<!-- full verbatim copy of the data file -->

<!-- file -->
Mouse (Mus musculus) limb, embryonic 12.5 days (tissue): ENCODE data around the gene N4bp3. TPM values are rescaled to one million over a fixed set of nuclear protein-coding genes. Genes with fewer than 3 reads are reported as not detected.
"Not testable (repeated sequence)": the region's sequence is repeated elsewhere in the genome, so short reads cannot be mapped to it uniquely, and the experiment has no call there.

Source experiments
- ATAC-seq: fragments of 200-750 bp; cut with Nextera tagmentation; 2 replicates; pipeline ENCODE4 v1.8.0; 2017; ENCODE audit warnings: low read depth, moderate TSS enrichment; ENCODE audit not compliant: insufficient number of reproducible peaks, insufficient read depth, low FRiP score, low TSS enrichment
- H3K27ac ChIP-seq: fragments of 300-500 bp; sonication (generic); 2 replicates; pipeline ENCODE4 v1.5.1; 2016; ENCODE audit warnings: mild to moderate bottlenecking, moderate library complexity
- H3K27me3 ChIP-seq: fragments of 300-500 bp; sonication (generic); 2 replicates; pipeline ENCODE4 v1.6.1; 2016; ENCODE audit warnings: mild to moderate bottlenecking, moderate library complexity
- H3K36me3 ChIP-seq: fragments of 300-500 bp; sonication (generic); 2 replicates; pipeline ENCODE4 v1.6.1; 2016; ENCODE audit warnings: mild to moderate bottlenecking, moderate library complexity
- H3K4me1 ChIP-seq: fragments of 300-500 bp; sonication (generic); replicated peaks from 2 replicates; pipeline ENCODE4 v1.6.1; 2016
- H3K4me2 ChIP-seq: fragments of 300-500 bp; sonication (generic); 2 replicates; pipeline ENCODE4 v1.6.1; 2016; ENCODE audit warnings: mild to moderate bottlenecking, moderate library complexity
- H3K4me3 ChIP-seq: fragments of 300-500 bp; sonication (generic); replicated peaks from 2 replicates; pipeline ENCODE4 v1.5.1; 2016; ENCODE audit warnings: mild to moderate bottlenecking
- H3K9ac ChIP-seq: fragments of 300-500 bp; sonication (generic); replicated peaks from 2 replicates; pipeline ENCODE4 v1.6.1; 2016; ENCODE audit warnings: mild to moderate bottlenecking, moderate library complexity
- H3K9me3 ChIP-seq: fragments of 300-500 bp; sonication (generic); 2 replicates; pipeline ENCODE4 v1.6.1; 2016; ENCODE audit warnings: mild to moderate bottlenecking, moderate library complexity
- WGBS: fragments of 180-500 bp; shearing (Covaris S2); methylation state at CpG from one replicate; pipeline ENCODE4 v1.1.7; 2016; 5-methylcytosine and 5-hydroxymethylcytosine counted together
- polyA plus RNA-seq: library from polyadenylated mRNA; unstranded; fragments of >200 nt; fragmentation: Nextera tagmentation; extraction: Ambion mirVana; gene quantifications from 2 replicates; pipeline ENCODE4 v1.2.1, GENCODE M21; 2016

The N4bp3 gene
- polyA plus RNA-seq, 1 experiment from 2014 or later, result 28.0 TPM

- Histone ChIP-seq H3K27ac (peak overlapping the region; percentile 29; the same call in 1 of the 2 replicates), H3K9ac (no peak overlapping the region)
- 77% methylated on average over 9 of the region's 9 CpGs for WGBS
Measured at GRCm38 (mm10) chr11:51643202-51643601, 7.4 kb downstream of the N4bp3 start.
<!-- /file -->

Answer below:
Mouse (Mus musculus) limb, embryonic 12.5 days (tissue): ENCODE data around the gene N4bp3. TPM values are rescaled to one million over a fixed set of nuclear protein-coding genes. Genes with fewer than 3 reads are reported as not detected.
"Not testable (repeated sequence)": the region's sequence is repeated elsewhere in the genome, so short reads cannot be mapped to it uniquely, and the experiment has no call there.

Source experiments
- ATAC-seq: fragments of 200-750 bp; cut with Nextera tagmentation; 2 replicates; pipeline ENCODE4 v1.8.0; 2017; ENCODE audit warnings: low read depth, moderate TSS enrichment; ENCODE audit not compliant: insufficient number of reproducible peaks, insufficient read depth, low FRiP score, low TSS enrichment
- H3K27ac ChIP-seq: fragments of 300-500 bp; sonication (generic); 2 replicates; pipeline ENCODE4 v1.5.1; 2016; ENCODE audit warnings: mild to moderate bottlenecking, moderate library complexity
- H3K27me3 ChIP-seq: fragments of 300-500 bp; sonication (generic); 2 replicates; pipeline ENCODE4 v1.6.1; 2016; ENCODE audit warnings: mild to moderate bottlenecking, moderate library complexity
- H3K36me3 ChIP-seq: fragments of 300-500 bp; sonication (generic); 2 replicates; pipeline ENCODE4 v1.6.1; 2016; ENCODE audit warnings: mild to moderate bottlenecking, moderate library complexity
- H3K4me1 ChIP-seq: fragments of 300-500 bp; sonication (generic); replicated peaks from 2 replicates; pipeline ENCODE4 v1.6.1; 2016
- H3K4me2 ChIP-seq: fragments of 300-500 bp; sonication (generic); 2 replicates; pipeline ENCODE4 v1.6.1; 2016; ENCODE audit warnings: mild to moderate bottlenecking, moderate library complexity
- H3K4me3 ChIP-seq: fragments of 300-500 bp; sonication (generic); replicated peaks from 2 replicates; pipeline ENCODE4 v1.5.1; 2016; ENCODE audit warnings: mild to moderate bottlenecking
- H3K9ac ChIP-seq: fragments of 300-500 bp; sonication (generic); replicated peaks from 2 replicates; pipeline ENCODE4 v1.6.1; 2016; ENCODE audit warnings: mild to moderate bottlenecking, moderate library complexity
- H3K9me3 ChIP-seq: fragments of 300-500 bp; sonication (generic); 2 replicates; pipeline ENCODE4 v1.6.1; 2016; ENCODE audit warnings: mild to moderate bottlenecking, moderate library complexity
- WGBS: fragments of 180-500 bp; shearing (Covaris S2); methylation state at CpG from one replicate; pipeline ENCODE4 v1.1.7; 2016; 5-methylcytosine and 5-hydroxymethylcytosine counted together
- polyA plus RNA-seq: library from polyadenylated mRNA; unstranded; fragments of >200 nt; fragmentation: Nextera tagmentation; extraction: Ambion mirVana; gene quantifications from 2 replicates; pipeline ENCODE4 v1.2.1, GENCODE M21; 2016

The N4bp3 gene
- polyA plus RNA-seq, 1 experiment from 2014 or later, result 28.0 TPM

- Histone ChIP-seq H3K27ac (peak overlapping the region; percentile 29; the same call in 1 of the 2 replicates), H3K9ac (no peak overlapping the region)
- 77% methylated on average over 9 of the region's 9 CpGs for WGBS
Measured at GRCm38 (mm10) chr11:51643202-51643601, 7.4 kb downstream of the N4bp3 start.